It is indeed a Happy New Year. Now that it's 2007, we will no longer have to watch the 2006 Cleveland Browns.
Sure, the frightening spectre of the 2007 Cleveland Browns looms over some distant horizon, but there's plenty of frustrating baseball to watch before then. The Tribe's newly assembled bullpen contains more stitches and metal bolts than Frankenstein's monster. And they even signed a 42-year-old who looks a little too much like Morgan Freeman for my free agent tastes. On the bright side, I'm only 32, which still gives me a few years to damage my arm to the point that I can make millions playing for my hometown team.
But enough about dreams that can come true. Let's talk about dreams that can't come true. Since I spent a lot of last week's letter telling the sorry story of my Bengal-fan friends Rob and Flick, I should briefly revisit their tragic tale.
Given the choice of going to a sports bar to watch the Browns lose, or lounging in the comfort of Rob's living room to watch the Bengals-Steelers game, I chose the latter. Rooting against the Steelers would be just as fun, plus it might help a friend.
This, of course, was completely irrational and stupid. I don't know why both Rob and I seemed to think that my anti-Steeler mojo would have any adverse effect on their performance. In reality, there is an Everest-sized mountain of statistical and empirical evidence supporting the theory that my derision actuallyincreases the probability of a Steelers victory. Honestly, I'm surprised Joey Porter or somebody hasn't kidnapped me and pressed me into locker room servitude as the team's good luck charm, like that little midget fella that Pedro Martinez used to keep as a pet.
By now, we all know how the game turned out. The Steelers dominated until "Fast & Fumblin" Willie Parker gave the Bengals a second life, of which they took advantage. Leading 17-14 inside of two minutes to play, Bengals coach Marvin Lewis decided to squander a timeout to "ice" the kicker, who remained thawed enough to tie the game. Down a timeout, the Bengals still hurried down the field and were able to awkwardly arrange for a final field goal attempt, which turned out to be a Norwood Moment for Shayne Graham. Then the Stillers scored a few plays into overtime. Season over for Cincy.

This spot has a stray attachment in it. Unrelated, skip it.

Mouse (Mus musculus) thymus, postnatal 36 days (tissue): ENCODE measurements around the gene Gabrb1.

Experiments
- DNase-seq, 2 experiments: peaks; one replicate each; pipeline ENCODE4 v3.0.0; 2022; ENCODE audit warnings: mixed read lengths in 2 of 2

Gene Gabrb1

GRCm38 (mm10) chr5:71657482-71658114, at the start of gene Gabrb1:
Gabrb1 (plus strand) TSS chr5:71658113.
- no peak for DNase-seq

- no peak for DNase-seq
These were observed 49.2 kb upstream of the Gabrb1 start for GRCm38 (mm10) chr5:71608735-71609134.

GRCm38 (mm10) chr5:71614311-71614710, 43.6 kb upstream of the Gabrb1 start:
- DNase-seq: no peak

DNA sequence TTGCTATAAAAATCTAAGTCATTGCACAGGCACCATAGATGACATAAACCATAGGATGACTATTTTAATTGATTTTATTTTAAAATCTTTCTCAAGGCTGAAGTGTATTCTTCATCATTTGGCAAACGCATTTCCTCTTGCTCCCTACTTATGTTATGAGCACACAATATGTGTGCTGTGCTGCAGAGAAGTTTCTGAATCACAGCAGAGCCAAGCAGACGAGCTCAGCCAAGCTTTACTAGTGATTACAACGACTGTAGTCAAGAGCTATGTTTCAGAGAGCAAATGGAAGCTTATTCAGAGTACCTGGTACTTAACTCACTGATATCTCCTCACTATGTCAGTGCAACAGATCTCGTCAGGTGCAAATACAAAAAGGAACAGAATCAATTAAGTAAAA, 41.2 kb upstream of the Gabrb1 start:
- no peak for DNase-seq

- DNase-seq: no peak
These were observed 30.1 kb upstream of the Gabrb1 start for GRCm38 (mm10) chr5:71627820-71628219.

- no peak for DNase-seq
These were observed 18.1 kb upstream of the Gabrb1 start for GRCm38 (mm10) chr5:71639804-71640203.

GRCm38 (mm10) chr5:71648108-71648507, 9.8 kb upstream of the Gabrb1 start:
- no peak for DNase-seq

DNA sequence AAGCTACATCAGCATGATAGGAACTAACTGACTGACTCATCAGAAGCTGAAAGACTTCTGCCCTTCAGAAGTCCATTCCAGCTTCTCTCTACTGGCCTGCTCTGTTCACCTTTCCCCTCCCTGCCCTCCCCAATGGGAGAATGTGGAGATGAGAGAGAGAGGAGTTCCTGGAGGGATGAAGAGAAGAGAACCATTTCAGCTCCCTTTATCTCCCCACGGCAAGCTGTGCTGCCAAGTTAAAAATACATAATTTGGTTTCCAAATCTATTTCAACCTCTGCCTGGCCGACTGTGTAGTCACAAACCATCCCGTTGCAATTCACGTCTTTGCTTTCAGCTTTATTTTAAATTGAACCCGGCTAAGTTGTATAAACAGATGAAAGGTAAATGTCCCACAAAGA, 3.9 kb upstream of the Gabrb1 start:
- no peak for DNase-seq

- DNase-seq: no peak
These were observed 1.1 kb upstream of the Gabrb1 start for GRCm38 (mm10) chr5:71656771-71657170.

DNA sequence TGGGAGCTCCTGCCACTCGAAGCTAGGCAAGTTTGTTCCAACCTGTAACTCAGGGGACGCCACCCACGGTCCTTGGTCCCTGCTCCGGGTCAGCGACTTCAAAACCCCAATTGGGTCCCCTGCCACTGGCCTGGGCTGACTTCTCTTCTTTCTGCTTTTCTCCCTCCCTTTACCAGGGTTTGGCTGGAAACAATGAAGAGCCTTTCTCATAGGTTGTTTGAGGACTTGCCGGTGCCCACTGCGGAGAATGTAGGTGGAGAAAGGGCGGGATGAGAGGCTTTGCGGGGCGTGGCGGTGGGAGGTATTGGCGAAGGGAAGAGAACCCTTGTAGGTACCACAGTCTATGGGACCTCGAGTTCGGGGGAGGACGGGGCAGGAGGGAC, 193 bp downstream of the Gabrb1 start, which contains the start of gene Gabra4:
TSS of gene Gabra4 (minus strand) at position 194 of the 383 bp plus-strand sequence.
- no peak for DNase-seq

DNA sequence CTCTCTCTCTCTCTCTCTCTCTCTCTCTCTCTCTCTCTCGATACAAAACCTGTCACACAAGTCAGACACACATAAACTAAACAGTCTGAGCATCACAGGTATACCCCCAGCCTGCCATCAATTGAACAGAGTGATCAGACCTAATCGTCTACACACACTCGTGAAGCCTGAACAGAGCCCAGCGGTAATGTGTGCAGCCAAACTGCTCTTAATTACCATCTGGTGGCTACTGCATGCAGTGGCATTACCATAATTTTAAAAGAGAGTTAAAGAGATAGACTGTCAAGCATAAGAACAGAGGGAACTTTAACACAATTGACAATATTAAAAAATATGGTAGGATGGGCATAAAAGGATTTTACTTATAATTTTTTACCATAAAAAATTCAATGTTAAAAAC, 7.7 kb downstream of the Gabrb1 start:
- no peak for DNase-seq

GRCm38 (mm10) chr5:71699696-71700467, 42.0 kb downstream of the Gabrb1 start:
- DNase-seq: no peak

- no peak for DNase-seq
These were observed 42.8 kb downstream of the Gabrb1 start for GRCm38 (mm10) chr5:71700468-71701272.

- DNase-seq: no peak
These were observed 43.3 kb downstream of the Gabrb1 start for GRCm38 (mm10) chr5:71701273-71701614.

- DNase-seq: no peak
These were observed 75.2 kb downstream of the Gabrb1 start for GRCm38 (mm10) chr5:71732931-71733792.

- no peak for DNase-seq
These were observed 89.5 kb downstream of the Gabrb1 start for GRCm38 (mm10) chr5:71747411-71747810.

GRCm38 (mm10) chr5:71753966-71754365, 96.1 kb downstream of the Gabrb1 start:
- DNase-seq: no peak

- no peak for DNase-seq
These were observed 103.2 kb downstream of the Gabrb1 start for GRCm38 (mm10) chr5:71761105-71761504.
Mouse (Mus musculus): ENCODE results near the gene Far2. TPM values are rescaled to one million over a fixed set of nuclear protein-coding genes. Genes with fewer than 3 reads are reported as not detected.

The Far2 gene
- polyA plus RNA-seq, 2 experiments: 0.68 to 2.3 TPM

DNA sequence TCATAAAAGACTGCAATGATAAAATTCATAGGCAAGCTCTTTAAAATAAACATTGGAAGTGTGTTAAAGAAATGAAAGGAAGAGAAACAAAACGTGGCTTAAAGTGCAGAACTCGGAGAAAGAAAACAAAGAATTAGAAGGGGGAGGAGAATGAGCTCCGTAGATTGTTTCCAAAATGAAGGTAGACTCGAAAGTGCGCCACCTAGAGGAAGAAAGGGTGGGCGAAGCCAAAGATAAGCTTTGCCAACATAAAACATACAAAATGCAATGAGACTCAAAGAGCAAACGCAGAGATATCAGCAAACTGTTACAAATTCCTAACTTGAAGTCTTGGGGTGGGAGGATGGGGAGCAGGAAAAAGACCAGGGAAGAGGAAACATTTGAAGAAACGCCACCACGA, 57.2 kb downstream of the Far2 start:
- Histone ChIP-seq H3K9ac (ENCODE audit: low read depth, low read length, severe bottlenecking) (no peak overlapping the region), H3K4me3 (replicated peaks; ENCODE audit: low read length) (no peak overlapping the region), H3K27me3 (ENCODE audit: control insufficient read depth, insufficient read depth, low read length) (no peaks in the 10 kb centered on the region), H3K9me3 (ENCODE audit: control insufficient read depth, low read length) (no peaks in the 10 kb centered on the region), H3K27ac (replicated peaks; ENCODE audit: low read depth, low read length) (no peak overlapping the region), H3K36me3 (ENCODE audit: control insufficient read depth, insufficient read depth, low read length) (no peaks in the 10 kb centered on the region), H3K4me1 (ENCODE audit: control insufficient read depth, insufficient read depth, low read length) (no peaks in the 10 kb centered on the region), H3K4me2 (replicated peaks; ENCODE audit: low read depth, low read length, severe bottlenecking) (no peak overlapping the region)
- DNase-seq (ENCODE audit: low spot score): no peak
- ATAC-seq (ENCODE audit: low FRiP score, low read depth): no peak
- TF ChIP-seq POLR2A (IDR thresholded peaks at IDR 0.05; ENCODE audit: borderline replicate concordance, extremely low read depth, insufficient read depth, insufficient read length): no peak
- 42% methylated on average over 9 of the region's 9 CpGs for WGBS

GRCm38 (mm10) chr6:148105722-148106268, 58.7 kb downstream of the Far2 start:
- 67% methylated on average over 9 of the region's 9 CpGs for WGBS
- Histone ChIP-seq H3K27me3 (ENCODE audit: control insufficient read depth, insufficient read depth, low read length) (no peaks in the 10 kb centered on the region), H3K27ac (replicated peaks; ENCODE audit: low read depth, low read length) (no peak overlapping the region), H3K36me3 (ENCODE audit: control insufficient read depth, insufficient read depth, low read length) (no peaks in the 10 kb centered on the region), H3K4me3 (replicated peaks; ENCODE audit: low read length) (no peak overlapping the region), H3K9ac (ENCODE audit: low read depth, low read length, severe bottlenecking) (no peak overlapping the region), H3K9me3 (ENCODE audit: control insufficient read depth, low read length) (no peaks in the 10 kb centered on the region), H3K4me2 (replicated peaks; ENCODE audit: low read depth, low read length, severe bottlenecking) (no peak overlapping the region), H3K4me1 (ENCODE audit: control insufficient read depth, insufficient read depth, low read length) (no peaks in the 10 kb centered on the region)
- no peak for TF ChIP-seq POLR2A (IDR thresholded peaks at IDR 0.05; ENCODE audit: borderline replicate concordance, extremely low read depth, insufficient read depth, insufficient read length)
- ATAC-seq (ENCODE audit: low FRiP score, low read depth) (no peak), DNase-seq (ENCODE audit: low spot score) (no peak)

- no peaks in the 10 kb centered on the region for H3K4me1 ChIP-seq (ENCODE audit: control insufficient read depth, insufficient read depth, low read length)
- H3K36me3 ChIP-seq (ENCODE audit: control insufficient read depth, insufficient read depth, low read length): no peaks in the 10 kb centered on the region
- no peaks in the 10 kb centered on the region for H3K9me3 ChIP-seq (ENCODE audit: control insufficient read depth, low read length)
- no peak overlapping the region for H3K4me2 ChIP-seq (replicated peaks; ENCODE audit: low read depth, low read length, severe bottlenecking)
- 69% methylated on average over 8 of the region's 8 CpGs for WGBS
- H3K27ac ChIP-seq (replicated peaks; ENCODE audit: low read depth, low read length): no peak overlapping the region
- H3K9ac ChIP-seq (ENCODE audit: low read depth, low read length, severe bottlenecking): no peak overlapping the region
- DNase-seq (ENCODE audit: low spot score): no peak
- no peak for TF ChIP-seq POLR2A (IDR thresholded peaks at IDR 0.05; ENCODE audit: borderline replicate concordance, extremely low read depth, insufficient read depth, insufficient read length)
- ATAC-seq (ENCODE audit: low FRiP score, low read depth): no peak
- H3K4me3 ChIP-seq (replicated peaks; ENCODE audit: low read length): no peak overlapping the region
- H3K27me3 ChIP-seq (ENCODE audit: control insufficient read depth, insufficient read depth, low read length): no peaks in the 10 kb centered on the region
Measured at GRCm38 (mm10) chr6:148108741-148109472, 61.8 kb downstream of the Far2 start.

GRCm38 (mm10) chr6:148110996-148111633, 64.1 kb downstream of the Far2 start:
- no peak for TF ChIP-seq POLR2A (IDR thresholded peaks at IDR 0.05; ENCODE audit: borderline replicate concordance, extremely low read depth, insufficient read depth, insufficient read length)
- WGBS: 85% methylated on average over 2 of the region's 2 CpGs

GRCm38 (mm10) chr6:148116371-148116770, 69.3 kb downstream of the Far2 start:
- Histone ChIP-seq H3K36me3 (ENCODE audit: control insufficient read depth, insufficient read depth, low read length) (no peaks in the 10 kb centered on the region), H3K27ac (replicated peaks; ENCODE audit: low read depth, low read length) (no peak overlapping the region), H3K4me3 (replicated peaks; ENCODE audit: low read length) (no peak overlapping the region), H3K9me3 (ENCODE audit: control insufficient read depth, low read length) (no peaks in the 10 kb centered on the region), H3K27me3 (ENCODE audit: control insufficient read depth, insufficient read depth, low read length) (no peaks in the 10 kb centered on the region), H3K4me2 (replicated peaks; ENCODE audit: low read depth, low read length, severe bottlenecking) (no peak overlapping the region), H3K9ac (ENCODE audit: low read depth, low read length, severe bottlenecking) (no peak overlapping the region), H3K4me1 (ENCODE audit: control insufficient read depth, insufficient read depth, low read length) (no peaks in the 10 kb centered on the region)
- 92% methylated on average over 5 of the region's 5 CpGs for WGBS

Rob turned off the TV before they could even kick it back to the studio. Understandably, he was too upset to even find a sliver of joy in the possibility of a Shannon Sharpe-voiced highlight package. ("Now here Thantonio Holme gonna thcore da tushdown fo da Pizthburg. Thinthinatti goin' home fo da playoff." I admire James Brown, Dan Marino, and Boomer Esiason for their composure. It is beyond me how they resist providing a giggling laugh track during any of Sharpe's highlight packages. Maybe the producer cuts off their mics. I used to question the decision-making skills of the individual who listened to Sharpe's audition and decided that, yes, this man should be given a microphone. But now I must admit that it is my favorite part of NFL Sundays. He's the funniest thing to happen to sports highlights since Ray Romano's "Sweet Sassy Molassy" sketch on Saturday Night Live. I can only hope that the same Sharpe-hiring CBS executive takes a job at ESPN by the time Charlie Manuel gets fired from the Phillies. "Baseball Tonight" would instantly become the funniest show on television. I would buy the whole season on DVD, even if it were a 40-disc set.)
Anyway, the point I was making before I got distracted is that not even the thought of Shannon Sharpe could cheer up Rob.
I also got two mopey voice mails from Flick that day. Each began and concluded with the sighed phrase, "You don't have to call me back." I guess it just felt good to pour his troubles into my voice mail. The second message in particular was a beauty: "Sirk, you don't have to call me back. I just wanted to say how awesome it is that Denver lost. I was hoping that at least Denver or Jacksonville would win, so the Bengals loss wouldn't have mattered anyway, but of course Jacksonville lost and Denver choked at home. That means the Bengals really did cost themselves a playoff spot. Awesome. Like I said, you don't have to call me back."
A few days later, Rob was finally willing to talk about it. "You know, I was so excited for the Bengals to actually be a decent team, and they'd been terrible for so long, that I forgot that it's really just a different kind of hell. The apathy is easier to deal with than the disappointment. I was never this angry during the lost decade. This last week was particularly annoying."
Then, like all good friends, Rob did not want to monopolize the conversation, so he let it be known that he's there for me if I wanted to talk…
"And whatever the Browns did, I'm sure it sucked too."
I imagine it did. I didn't even see highlights, such as they were. My only contact with the game came from the ticker at the bottom of the screen, which produced all of one memorable conversation:
ME: "Hey, it looks like we kicked a field goal as time expired at the half. Shocking, considering we were obviously in pooch-punt range."